- Could make handouts with QR codes on them that could take people to more information than can be fit on the sheet.
- QR codes in the stacks could link patrons to subject guides relevant to that stack.
Sue Polanka was the second speaker. She has a blog called “No Shelf Required” and has a book coming out this summer bu the same name. She discussed eBooks and eReaders and what their future is within the library community. The name of her presentation was “eBook Devices & Libraries.”
- eReaders can fulfill ILL requests quickly. If there is something a library does not have that can be purchased through an eBook provider, the patron does not have to wait. The cost may be cheaper than ILL fees.
- eReaders can help in demand driven purchasing of materials. Patrons could be allowed to take out an eReader and purchase one title on the library’s account. The eReader would then be a collection of patron picked titles.
- eReaders go to consumers directly for purchases. Libraries are trying to squeeze in the middle of this business model.
- Overdrive, EBL, and NetLibrary are the most friendly (compatible) companies when selecting materials to be lent out for eReaders.
- EBL’s content is available to 24 different eBook readers. It uses Adobe Digital Editions as it’s basis.
- There are about 99 different eReaders out there and the number is growing.
What makes eBooks incompatible on some readers?
- Software places limits
- Excludes printing, sharing, and downloading
- There is a built in safety net for publishers.
The standard is EPUB. It is an open standard – a file extension on an XML file. Sony & iPad have adopted EPUB as their standard. The trouble is that DRM can still be added at the end of the file.
- As librarians, we should support the EPUB standard (DRM free).
- Calibre-ebook.com is a converter for eBooks into the EPUB standard.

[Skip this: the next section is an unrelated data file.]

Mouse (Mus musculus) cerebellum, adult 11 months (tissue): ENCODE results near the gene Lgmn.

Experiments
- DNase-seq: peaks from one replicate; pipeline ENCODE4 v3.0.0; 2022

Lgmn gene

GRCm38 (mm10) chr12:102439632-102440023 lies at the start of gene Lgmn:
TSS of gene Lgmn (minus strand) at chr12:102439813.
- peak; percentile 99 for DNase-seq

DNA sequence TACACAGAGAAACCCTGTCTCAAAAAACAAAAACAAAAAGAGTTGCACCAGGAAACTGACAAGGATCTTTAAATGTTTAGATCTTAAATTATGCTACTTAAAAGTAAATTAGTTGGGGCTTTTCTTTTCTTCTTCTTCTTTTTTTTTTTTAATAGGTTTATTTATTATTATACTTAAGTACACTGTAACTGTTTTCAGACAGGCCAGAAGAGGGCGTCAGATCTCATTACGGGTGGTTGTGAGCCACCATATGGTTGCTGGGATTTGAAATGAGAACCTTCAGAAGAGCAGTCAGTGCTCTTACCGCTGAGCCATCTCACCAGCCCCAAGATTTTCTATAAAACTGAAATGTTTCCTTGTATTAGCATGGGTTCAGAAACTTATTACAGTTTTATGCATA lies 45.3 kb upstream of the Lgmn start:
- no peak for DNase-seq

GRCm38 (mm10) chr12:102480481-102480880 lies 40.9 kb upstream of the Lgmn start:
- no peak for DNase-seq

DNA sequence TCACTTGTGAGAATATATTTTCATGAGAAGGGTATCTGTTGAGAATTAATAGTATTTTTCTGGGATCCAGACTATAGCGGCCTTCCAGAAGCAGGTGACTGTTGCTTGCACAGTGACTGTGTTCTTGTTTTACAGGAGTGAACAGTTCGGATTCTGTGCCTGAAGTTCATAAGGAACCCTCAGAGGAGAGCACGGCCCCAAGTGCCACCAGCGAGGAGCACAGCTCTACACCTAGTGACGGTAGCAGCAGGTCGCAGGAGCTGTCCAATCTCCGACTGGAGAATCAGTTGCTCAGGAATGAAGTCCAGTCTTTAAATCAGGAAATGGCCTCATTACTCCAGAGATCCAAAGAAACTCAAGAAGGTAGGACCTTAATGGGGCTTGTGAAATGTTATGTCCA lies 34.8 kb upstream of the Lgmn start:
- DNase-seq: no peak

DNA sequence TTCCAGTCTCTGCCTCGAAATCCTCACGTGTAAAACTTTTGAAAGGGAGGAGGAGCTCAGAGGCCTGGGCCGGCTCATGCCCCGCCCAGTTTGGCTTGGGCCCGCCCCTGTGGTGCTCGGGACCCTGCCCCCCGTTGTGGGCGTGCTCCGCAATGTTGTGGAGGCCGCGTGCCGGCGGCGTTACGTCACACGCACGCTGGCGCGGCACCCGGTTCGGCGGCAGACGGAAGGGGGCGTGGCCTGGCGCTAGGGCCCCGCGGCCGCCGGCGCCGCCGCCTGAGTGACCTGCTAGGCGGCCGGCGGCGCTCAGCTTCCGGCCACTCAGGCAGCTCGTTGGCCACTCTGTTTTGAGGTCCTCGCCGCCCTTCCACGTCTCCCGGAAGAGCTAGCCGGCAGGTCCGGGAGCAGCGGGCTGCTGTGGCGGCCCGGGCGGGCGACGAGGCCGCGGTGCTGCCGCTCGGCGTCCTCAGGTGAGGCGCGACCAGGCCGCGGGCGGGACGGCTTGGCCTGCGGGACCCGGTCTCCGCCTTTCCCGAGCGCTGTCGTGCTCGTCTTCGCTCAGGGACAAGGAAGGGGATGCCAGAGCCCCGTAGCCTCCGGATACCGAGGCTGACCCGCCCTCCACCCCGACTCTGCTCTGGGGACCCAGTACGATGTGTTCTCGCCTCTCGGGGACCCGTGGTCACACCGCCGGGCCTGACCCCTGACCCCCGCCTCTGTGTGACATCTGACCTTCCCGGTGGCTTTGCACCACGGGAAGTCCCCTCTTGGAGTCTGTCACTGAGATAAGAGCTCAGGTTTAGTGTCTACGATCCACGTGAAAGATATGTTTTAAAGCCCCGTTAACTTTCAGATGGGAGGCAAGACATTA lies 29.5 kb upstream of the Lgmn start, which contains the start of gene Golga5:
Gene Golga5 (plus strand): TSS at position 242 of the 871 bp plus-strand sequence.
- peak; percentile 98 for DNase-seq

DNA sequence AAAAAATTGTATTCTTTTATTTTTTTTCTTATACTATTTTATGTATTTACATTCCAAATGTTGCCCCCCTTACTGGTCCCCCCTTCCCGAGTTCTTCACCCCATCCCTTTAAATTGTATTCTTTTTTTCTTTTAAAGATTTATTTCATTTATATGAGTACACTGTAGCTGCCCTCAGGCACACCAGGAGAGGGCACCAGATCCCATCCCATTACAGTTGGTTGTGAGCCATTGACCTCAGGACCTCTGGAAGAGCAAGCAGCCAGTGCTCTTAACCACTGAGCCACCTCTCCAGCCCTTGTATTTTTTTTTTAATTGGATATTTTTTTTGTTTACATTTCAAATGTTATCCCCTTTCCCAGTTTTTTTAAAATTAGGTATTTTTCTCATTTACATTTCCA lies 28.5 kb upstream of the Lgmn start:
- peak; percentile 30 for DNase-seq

- ireaderreview and teleread.org are both blogs that follow the eReader market. (Along with Sue’s blog No Shelf Required)
Trends for 2010 for eReaders/eBooks
- Brutal competition among eReaders
- Competition between do everything devices and dedicated readers
- Increase in eBook sales
- Increase in eReader sales (due to prices coming down)
- Rise in self publishing
Sue thinks that the future of eBooks is going to be in the computing cloud. The book would be available to be read on all of the patrons different mobile devices and would be bookmarked as to where they left off.
Google Editions, Blio, Ibis, Copia, and Kobo are the new eBook readers. (Not all are physical devices. Incidentally, I received an e-mail about the Kobo eReader being available while I was at the conference.)
It was a very informative conference. I was sad I did not win any of the gadget raffles. I also found out I suffer from Technolust (Meredith’s word) for the iPad. I still think I am going to hold out for the next iteration of it though. (Maybe it will have a camera by then!) I am definitely looking forward to trading my Blackberry (which has served me well) in for a Droid so I can play with some of these augmented reality apps and other mobile apps that my library might be able to use. I wonder if I can write it off as a business expense on my taxes?????